Did you see that guy in the wheelchair down the pub
Faculty of Community Services, Education and Social Sciences
School of International, Cultural and Community Studies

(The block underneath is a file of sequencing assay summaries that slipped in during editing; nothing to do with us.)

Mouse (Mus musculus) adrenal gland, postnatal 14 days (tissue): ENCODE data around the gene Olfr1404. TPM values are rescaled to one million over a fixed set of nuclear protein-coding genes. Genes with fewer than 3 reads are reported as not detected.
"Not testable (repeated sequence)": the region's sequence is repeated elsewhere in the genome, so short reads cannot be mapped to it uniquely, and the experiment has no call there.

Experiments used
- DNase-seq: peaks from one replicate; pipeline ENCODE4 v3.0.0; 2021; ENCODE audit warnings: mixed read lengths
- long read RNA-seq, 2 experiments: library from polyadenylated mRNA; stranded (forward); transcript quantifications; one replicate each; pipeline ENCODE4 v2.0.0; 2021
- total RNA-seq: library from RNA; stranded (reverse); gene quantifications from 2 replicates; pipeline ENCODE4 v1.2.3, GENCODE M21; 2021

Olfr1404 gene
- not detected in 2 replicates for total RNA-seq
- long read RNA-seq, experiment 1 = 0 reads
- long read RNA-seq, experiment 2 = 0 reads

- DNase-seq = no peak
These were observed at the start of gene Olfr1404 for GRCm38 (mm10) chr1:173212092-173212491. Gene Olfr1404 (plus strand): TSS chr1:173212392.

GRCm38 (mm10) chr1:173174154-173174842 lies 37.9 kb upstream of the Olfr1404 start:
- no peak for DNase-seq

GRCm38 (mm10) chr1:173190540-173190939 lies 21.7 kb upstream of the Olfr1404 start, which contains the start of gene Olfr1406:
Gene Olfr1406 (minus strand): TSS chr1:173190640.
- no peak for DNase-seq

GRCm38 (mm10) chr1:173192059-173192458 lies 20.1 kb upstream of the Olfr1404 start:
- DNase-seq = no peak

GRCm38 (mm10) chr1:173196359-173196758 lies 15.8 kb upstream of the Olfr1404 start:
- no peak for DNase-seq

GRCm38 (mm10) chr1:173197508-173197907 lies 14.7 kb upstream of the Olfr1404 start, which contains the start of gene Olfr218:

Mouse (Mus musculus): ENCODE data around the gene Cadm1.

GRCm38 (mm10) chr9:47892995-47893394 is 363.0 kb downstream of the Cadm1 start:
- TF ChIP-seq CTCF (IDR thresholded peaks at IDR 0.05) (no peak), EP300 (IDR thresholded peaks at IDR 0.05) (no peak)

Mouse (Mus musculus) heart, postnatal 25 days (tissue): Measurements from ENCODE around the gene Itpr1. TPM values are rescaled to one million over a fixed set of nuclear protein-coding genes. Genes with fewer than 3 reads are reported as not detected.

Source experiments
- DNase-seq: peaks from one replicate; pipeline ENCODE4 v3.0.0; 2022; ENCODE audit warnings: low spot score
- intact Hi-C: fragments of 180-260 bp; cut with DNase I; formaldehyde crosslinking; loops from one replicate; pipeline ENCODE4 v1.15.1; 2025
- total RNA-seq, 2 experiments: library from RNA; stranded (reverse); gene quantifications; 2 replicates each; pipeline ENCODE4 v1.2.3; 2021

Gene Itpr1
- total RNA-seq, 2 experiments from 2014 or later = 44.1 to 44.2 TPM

Most research undertaken on interactions between able-bodied people and people with physical disabilities has focused on the way that people with disabilities are de-humanised during the interaction process. Little attention has been given to the possibility that able bodied people are unsure of how to go about interacting with people with disabilities (Soder, 1990). Looking is a complex business. This paper reports a qualitative study of interaction in public places with Elton, a young person coping with cerebral palsy. Participants were observed and filmed in a caféand a public bar. Elton and I were the only participants aware of the camera attached to his head rest. Elton and the other participants used visual symbols to assess approachability, status, ability, attractiveness, and quality of character. The difficulty in each encounter is that it is shaped by people's interpretation of the other, arrived at by their own projections of meaning attached to the 'form' of the body. There were also tensions in the process of looking: in particular, around eye contact, and the desire to avoid appearing to stare.